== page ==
I’m re-reading my previous attempt embryo at writing a skill challenge and comparing it with the skill challenge At-Will‘s author (mysteriously known as admin) sent me last week.
I think I’m starting to understand more about skill challenges…
See, part of what I do for a living is being an analyst and a software developer – I like to understand, I like rules and I’m used to sticking to rules.
As odd as it sounds, computers don’t work any differently – they follow their rules to the letter and our human understanding is usually the thing that fails.
My point – for, gasp, I have one – is that I believe that the « rules » aspect of skill challenges, as described in the DMG has blinded me.
I looking at skill challenges as a way to completely orchestrate a non-combat event as some sort of a dice ‘mini game’ based on skills.
That’s not exactly wrong, but even more so – not exactly right.
It pretty much had me sand-boxing and railroading players into a multiple answers gauntlet, in which the dice tell you if you had it right.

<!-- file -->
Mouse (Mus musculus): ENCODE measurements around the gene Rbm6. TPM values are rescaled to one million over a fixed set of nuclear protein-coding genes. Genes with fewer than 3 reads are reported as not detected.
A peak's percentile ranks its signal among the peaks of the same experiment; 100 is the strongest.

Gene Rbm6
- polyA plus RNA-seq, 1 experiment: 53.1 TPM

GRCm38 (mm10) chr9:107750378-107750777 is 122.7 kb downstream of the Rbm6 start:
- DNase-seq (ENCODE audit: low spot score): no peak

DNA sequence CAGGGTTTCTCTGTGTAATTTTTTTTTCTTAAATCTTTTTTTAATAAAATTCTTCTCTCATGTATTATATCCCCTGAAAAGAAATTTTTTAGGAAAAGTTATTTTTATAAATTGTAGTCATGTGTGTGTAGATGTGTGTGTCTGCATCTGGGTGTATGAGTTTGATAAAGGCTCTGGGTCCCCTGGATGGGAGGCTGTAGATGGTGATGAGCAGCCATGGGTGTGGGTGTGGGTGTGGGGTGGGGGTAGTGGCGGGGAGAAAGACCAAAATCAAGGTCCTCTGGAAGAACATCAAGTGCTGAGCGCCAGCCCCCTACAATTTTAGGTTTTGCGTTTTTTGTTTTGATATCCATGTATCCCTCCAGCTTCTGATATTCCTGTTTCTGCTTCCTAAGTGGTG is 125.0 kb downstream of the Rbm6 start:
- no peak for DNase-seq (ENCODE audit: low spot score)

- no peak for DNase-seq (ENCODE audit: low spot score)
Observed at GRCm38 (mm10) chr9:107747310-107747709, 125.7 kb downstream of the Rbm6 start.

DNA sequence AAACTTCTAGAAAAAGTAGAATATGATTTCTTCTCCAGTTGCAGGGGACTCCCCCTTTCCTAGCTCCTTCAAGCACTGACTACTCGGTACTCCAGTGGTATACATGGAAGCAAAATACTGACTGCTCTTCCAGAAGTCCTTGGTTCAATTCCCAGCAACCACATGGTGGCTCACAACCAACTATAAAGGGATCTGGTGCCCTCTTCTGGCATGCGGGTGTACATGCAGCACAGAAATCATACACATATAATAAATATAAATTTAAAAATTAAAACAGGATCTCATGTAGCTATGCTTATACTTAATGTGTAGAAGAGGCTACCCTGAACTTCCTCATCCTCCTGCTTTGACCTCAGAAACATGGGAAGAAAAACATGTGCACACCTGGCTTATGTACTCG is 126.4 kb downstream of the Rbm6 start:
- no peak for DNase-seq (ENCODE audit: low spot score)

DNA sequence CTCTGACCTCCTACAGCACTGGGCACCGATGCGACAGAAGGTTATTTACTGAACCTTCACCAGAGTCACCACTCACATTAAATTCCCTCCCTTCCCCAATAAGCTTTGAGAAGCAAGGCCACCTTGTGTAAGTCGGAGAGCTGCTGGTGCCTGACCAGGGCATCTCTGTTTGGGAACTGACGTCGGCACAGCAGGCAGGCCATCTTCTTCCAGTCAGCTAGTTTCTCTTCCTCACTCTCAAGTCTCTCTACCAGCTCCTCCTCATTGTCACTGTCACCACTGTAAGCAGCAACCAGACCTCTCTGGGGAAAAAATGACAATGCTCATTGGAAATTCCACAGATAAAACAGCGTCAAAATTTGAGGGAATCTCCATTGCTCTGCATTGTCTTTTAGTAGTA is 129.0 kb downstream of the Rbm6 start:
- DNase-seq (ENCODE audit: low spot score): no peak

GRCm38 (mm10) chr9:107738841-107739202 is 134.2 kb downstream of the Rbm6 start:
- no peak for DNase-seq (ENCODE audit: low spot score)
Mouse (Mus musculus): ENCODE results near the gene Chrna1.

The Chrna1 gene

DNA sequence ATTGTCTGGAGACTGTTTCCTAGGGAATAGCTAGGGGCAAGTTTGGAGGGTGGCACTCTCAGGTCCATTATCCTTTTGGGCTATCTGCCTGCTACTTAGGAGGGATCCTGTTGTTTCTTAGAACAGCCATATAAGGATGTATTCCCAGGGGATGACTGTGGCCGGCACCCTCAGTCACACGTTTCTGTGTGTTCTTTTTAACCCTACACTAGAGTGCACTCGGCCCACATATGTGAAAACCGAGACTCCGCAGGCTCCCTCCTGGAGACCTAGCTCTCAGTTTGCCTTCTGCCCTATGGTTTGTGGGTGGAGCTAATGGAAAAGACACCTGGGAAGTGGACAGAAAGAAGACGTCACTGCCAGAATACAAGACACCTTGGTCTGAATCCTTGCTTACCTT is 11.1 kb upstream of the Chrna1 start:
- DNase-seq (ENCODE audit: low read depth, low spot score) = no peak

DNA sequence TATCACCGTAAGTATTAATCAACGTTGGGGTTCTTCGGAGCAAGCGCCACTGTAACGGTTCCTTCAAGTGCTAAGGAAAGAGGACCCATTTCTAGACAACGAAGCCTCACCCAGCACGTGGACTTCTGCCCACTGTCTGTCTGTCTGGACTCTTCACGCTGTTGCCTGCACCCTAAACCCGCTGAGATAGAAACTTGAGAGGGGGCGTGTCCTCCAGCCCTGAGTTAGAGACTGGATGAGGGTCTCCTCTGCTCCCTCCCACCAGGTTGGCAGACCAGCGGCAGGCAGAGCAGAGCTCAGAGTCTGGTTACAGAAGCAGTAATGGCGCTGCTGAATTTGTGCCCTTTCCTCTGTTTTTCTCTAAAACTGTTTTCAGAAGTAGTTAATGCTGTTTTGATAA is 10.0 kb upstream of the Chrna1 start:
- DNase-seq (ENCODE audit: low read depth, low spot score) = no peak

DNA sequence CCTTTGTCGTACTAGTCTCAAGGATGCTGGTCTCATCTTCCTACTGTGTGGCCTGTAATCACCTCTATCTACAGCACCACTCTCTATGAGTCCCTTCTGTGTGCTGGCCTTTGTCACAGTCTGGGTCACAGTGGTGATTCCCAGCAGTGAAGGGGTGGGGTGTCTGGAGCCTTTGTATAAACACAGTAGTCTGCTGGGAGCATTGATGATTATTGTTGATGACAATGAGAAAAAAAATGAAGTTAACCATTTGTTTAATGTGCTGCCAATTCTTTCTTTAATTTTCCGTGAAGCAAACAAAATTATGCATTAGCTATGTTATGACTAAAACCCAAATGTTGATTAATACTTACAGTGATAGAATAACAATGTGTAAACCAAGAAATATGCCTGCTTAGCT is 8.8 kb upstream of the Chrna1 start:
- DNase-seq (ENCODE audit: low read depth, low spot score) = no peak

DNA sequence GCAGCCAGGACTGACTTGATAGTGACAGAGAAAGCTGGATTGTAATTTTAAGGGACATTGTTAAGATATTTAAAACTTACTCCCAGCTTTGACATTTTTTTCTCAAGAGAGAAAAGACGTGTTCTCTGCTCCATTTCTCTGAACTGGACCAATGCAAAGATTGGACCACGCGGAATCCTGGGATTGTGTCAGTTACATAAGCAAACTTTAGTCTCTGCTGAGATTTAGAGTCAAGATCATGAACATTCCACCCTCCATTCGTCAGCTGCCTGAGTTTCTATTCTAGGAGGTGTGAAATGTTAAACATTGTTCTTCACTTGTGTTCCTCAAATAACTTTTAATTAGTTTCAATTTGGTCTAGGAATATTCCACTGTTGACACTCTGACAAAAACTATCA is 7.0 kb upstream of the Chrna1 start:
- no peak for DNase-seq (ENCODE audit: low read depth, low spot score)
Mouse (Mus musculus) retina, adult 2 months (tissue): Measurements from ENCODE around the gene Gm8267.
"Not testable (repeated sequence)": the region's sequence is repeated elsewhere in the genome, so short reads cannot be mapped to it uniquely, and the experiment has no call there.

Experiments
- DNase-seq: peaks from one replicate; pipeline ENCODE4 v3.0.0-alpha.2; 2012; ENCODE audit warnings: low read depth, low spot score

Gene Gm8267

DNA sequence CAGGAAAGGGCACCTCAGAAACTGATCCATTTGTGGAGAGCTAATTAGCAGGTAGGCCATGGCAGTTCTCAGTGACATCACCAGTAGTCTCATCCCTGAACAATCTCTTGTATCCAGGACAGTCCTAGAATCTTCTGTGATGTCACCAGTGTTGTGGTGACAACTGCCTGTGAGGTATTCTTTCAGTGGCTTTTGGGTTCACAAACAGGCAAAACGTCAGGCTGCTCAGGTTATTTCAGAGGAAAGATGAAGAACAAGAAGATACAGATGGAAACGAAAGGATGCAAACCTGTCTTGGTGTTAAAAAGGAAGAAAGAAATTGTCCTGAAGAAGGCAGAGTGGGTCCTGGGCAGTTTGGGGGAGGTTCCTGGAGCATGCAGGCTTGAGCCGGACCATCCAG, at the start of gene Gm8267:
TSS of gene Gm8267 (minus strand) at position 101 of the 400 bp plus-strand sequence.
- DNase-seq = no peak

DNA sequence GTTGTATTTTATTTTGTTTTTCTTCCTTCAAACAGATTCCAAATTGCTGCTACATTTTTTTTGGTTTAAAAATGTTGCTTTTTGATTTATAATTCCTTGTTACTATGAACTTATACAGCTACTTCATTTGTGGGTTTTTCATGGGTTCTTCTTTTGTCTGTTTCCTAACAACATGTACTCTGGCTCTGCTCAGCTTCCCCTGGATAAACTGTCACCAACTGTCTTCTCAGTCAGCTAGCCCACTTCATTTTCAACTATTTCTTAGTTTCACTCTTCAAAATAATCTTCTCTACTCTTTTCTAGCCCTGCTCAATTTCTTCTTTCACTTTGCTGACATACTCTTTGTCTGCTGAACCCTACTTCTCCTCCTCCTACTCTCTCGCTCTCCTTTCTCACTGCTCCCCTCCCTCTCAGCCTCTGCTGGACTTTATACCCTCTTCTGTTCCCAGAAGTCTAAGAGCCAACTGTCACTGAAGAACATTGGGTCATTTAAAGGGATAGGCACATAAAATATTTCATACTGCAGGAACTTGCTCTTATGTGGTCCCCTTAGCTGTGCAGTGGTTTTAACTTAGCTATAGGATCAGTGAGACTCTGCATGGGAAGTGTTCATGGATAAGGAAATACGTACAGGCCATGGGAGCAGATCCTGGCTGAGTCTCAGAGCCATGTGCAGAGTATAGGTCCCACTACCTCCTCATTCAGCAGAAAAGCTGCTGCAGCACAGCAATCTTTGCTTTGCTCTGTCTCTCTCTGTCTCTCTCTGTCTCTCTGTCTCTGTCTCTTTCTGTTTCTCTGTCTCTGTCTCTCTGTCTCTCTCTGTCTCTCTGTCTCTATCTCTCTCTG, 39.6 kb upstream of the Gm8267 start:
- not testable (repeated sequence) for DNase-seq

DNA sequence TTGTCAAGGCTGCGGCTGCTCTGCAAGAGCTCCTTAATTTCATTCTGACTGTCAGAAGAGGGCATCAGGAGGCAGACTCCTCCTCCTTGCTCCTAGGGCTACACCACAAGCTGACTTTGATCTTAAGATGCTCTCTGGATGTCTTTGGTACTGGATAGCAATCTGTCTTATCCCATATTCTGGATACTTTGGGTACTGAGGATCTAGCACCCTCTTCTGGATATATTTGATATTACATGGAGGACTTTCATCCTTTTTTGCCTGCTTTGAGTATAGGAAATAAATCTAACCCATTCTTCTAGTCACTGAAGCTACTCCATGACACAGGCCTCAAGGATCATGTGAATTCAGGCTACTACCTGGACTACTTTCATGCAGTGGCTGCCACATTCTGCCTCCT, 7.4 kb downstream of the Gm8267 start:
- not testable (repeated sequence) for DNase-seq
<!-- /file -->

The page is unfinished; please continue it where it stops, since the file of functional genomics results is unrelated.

It felt odd because – to me – RPG is mostly about « thinking outside the box ». And I was trying to build a bigger box.
Building my skill challenge, I was trying to figure out what was the story line I was going for and what my players were allowed to do.
Here is a recap of what I learned:
- A Skill challenge’s goal is not about letting you avoid improvisation – it helps you prepare for it.
- Skill challenges are not just a ‘dice mini game’ – role play and creative thinking on the part of the player play a great role. The DM too!
- Skill challenges force you to consider failure as well as success as an interesting outcome.
- Planning cases for primary and secondary skills helps creating a more complete and fleshed out encounter.